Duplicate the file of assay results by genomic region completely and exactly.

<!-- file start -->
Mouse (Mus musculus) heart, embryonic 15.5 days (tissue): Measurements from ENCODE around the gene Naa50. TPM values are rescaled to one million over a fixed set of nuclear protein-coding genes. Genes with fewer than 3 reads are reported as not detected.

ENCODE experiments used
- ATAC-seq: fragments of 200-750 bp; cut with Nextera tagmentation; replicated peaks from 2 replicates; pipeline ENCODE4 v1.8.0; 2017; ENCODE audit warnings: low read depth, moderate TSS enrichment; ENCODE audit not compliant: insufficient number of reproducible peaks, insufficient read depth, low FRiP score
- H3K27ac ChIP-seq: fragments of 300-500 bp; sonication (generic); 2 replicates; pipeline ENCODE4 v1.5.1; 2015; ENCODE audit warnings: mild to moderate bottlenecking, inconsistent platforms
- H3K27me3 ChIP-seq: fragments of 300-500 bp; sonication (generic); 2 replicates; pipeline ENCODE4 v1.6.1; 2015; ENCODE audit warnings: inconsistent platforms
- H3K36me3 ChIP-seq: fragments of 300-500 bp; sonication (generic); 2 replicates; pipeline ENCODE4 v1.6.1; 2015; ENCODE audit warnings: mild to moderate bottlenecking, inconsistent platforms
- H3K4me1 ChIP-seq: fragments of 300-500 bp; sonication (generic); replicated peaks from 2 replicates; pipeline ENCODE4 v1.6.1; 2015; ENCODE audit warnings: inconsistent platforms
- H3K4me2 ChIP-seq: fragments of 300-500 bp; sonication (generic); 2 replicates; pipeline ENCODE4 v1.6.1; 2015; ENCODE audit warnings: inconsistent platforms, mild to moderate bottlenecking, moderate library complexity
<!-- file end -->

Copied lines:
Mouse (Mus musculus) heart, embryonic 15.5 days (tissue): Measurements from ENCODE around the gene Naa50. TPM values are rescaled to one million over a fixed set of nuclear protein-coding genes. Genes with fewer than 3 reads are reported as not detected.

ENCODE experiments used
- ATAC-seq: fragments of 200-750 bp; cut with Nextera tagmentation; replicated peaks from 2 replicates; pipeline ENCODE4 v1.8.0; 2017; ENCODE audit warnings: low read depth, moderate TSS enrichment; ENCODE audit not compliant: insufficient number of reproducible peaks, insufficient read depth, low FRiP score
- H3K27ac ChIP-seq: fragments of 300-500 bp; sonication (generic); 2 replicates; pipeline ENCODE4 v1.5.1; 2015; ENCODE audit warnings: mild to moderate bottlenecking, inconsistent platforms
- H3K27me3 ChIP-seq: fragments of 300-500 bp; sonication (generic); 2 replicates; pipeline ENCODE4 v1.6.1; 2015; ENCODE audit warnings: inconsistent platforms
- H3K36me3 ChIP-seq: fragments of 300-500 bp; sonication (generic); 2 replicates; pipeline ENCODE4 v1.6.1; 2015; ENCODE audit warnings: mild to moderate bottlenecking, inconsistent platforms
- H3K4me1 ChIP-seq: fragments of 300-500 bp; sonication (generic); replicated peaks from 2 replicates; pipeline ENCODE4 v1.6.1; 2015; ENCODE audit warnings: inconsistent platforms
- H3K4me2 ChIP-seq: fragments of 300-500 bp; sonication (generic); 2 replicates; pipeline ENCODE4 v1.6.1; 2015; ENCODE audit warnings: inconsistent platforms, mild to moderate bottlenecking, moderate library complexity